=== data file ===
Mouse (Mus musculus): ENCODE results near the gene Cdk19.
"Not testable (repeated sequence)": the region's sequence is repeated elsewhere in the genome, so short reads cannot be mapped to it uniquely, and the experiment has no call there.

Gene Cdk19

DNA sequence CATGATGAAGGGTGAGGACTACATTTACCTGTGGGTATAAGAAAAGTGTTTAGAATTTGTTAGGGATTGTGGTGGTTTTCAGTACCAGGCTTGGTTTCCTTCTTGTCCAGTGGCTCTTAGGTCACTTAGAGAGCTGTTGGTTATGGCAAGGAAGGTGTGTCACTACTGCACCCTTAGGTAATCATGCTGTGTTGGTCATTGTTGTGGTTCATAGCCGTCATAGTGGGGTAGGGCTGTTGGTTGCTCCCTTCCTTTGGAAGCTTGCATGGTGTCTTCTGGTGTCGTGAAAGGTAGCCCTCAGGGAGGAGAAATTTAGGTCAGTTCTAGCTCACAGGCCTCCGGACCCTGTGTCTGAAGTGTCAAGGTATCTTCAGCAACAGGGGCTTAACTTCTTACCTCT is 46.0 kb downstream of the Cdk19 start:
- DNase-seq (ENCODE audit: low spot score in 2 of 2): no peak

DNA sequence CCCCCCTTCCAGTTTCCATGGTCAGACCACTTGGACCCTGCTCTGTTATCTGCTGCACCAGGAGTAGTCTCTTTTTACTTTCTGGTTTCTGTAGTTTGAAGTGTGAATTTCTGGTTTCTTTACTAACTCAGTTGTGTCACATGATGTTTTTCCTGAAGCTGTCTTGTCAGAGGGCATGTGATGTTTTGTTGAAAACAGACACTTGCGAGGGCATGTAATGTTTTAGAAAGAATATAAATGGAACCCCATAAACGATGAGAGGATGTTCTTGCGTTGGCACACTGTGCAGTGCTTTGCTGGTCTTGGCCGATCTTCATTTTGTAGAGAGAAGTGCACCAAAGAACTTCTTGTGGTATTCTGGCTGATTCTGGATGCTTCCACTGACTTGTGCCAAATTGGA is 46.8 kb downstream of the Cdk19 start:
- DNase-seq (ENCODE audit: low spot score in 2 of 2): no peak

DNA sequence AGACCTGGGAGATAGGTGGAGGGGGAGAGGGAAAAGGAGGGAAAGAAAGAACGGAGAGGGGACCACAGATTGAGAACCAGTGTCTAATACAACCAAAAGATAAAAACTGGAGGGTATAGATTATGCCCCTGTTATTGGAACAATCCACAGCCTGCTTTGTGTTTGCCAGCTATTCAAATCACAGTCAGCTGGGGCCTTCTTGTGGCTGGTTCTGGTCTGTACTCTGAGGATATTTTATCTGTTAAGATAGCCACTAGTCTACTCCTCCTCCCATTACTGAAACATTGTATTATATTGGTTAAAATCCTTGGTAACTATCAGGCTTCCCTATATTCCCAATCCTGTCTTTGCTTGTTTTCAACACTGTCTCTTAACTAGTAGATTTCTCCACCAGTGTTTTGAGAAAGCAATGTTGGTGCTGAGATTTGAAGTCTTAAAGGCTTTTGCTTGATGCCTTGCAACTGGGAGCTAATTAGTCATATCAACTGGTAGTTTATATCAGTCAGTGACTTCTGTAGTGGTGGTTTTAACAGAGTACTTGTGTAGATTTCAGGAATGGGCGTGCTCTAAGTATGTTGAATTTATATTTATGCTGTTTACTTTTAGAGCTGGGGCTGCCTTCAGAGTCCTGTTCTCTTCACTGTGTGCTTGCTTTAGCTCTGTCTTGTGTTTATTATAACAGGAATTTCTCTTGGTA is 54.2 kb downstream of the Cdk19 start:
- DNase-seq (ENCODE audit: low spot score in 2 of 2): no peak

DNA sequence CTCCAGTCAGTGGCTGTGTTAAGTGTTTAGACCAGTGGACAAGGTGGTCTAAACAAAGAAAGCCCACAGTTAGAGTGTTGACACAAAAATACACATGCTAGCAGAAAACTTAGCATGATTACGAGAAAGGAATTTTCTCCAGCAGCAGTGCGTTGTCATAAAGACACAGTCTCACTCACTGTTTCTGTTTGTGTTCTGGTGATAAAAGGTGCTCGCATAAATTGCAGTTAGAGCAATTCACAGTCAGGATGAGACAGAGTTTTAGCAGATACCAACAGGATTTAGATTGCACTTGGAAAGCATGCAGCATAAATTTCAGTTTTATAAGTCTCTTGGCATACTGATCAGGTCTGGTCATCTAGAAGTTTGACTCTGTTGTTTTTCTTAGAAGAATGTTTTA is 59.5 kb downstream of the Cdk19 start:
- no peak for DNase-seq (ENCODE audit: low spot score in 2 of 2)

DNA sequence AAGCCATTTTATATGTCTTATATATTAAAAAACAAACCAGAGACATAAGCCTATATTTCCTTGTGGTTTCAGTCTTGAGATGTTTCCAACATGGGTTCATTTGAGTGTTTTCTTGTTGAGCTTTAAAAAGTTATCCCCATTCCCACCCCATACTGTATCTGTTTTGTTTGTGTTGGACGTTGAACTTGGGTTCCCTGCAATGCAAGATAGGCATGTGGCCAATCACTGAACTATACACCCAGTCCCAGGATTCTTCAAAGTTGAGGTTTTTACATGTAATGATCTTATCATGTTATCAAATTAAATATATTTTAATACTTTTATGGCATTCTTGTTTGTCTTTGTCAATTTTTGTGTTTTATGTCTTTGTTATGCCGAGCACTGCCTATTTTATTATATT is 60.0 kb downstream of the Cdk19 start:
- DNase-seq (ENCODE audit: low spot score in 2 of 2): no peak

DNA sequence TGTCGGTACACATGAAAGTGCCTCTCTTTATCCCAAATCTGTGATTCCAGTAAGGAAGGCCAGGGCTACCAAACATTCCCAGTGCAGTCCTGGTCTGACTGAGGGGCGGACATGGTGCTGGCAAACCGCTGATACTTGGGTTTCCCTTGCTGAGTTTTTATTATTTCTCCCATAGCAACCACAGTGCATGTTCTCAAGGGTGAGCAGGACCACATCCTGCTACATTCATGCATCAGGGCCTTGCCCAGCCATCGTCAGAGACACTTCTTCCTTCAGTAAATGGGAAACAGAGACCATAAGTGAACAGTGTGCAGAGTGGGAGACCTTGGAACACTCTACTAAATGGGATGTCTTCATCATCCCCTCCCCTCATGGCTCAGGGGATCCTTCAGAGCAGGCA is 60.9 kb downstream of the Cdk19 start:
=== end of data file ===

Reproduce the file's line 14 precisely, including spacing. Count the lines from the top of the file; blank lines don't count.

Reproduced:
DNA sequence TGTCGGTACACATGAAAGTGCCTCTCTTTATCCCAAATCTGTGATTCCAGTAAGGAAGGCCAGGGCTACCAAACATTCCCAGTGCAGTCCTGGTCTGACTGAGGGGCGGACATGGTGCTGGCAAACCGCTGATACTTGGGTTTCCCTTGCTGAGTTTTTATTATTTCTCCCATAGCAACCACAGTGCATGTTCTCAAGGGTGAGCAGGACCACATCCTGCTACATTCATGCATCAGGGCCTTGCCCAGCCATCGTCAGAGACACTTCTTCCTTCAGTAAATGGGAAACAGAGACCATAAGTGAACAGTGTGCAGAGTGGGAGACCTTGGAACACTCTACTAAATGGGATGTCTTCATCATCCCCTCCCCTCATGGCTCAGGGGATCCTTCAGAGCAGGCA is 60.9 kb downstream of the Cdk19 start: